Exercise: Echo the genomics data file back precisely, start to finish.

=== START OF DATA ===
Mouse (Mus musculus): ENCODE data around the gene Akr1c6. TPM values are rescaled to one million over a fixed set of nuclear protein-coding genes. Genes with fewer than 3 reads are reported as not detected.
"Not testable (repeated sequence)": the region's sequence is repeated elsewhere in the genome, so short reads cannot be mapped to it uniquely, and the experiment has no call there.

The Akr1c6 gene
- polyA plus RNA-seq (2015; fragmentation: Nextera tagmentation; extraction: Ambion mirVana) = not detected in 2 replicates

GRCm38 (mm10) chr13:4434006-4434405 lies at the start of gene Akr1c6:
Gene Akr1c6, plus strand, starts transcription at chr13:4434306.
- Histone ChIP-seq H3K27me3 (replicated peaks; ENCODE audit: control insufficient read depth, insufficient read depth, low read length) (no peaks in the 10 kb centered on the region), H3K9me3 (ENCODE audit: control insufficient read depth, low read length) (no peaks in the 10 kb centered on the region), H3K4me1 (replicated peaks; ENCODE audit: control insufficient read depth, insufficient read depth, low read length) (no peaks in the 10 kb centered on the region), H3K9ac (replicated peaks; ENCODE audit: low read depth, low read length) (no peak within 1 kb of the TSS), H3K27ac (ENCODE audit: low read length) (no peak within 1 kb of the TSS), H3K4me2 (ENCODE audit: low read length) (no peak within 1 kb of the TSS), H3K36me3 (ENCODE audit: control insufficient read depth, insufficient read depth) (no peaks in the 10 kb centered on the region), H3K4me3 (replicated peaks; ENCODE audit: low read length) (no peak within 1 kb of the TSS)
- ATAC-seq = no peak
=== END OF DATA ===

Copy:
Mouse (Mus musculus): ENCODE data around the gene Akr1c6. TPM values are rescaled to one million over a fixed set of nuclear protein-coding genes. Genes with fewer than 3 reads are reported as not detected.
"Not testable (repeated sequence)": the region's sequence is repeated elsewhere in the genome, so short reads cannot be mapped to it uniquely, and the experiment has no call there.

The Akr1c6 gene
- polyA plus RNA-seq (2015; fragmentation: Nextera tagmentation; extraction: Ambion mirVana) = not detected in 2 replicates

GRCm38 (mm10) chr13:4434006-4434405 lies at the start of gene Akr1c6:
Gene Akr1c6, plus strand, starts transcription at chr13:4434306.
- Histone ChIP-seq H3K27me3 (replicated peaks; ENCODE audit: control insufficient read depth, insufficient read depth, low read length) (no peaks in the 10 kb centered on the region), H3K9me3 (ENCODE audit: control insufficient read depth, low read length) (no peaks in the 10 kb centered on the region), H3K4me1 (replicated peaks; ENCODE audit: control insufficient read depth, insufficient read depth, low read length) (no peaks in the 10 kb centered on the region), H3K9ac (replicated peaks; ENCODE audit: low read depth, low read length) (no peak within 1 kb of the TSS), H3K27ac (ENCODE audit: low read length) (no peak within 1 kb of the TSS), H3K4me2 (ENCODE audit: low read length) (no peak within 1 kb of the TSS), H3K36me3 (ENCODE audit: control insufficient read depth, insufficient read depth) (no peaks in the 10 kb centered on the region), H3K4me3 (replicated peaks; ENCODE audit: low read length) (no peak within 1 kb of the TSS)
- ATAC-seq = no peak